When the Maxima supermarket collapsed in the Latvian capital, Riga, last month, with the deaths of at least 54 people, (see my blog of Nov 22) it also brought down the government. Prime Minister Valdis Dombrovskis resigned after the president, Andris Berzins, described the disaster as ‘murder’.
Disasters often have important political consequences. The Bangladesh cyclone of 1970 was the deadliest in history, killing up to a million people. It was also the last straw in the fractious relationship between East and West Pakistan. The response of the government in the West was seen as grudging and inadequate, and the East began a war of independence from which it emerged as the new nation of Bangladesh.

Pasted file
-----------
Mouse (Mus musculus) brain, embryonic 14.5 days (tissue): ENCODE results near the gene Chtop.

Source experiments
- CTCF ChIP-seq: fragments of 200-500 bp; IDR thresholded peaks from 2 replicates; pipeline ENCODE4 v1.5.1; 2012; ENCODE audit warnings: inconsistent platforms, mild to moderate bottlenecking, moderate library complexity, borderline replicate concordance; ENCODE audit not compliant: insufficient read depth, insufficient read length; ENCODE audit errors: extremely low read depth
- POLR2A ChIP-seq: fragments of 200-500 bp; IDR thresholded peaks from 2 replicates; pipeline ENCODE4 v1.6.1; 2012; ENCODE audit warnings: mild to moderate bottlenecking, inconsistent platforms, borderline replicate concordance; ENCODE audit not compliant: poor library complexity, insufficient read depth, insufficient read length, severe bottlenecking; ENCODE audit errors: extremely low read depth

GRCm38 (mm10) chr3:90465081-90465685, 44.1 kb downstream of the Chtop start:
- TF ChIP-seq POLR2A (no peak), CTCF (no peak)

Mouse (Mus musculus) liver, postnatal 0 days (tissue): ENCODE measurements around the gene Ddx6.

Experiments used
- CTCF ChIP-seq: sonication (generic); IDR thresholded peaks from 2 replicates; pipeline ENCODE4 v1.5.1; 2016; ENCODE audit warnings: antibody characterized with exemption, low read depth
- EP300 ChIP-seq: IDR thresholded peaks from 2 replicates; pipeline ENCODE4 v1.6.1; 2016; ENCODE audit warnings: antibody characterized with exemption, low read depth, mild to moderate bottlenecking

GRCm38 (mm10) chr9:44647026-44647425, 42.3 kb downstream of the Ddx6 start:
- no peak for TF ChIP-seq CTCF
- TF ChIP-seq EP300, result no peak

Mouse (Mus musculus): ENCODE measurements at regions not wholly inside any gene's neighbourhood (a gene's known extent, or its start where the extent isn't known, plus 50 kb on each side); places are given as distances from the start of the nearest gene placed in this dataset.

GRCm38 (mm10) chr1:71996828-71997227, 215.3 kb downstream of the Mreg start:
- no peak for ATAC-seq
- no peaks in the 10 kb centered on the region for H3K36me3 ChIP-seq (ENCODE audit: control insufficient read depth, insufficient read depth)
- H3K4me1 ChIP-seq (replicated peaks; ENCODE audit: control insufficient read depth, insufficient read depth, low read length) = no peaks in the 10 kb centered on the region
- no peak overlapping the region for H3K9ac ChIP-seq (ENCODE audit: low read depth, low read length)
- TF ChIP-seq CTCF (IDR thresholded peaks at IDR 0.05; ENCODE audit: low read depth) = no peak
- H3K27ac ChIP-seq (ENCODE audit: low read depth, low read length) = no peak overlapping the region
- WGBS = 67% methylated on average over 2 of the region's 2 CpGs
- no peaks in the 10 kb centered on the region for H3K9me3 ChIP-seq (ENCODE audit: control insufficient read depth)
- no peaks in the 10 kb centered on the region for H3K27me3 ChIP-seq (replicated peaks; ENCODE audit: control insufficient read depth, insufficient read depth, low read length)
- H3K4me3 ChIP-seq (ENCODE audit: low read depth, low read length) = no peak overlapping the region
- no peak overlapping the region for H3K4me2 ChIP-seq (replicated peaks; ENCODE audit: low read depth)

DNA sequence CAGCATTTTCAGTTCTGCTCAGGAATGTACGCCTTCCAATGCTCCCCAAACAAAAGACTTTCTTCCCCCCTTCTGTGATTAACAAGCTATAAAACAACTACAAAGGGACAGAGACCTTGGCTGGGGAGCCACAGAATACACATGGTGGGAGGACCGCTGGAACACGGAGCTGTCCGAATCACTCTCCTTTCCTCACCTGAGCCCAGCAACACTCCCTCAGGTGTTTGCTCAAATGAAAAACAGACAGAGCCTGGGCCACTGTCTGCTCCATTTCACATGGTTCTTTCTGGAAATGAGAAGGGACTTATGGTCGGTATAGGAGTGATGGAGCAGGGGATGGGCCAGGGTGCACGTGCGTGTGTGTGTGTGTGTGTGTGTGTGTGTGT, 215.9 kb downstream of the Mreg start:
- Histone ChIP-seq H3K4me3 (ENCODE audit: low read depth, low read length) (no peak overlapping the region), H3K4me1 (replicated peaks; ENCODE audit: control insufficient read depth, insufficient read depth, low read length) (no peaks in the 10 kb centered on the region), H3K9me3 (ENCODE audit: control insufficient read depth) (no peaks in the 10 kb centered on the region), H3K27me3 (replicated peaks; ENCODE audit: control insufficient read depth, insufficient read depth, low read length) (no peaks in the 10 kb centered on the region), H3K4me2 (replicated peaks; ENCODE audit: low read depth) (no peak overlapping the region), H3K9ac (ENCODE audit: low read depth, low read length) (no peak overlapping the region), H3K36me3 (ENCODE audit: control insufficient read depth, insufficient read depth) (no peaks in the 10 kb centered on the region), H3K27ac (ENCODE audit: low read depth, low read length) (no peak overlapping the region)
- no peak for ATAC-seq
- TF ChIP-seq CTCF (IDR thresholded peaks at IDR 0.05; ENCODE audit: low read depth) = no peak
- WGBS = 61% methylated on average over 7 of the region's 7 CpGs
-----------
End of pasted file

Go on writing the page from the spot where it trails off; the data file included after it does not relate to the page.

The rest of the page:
In 2008, another cyclone, Nargis, killed perhaps 140,000 people in Myanmar. Again, the government was heavily criticised, for the slowness of the relief effort and its reluctance to accept foreign help. Many saw this as the beginning of the current transition to democracy.
Going further back into history, a devastating hailstorm that flattened crops across much of France in 1788 played a crucial role in fomenting the Revolution that came the following year, as it bankrupted the government through loss of tax revenues, and sent food prices into the stratosphere.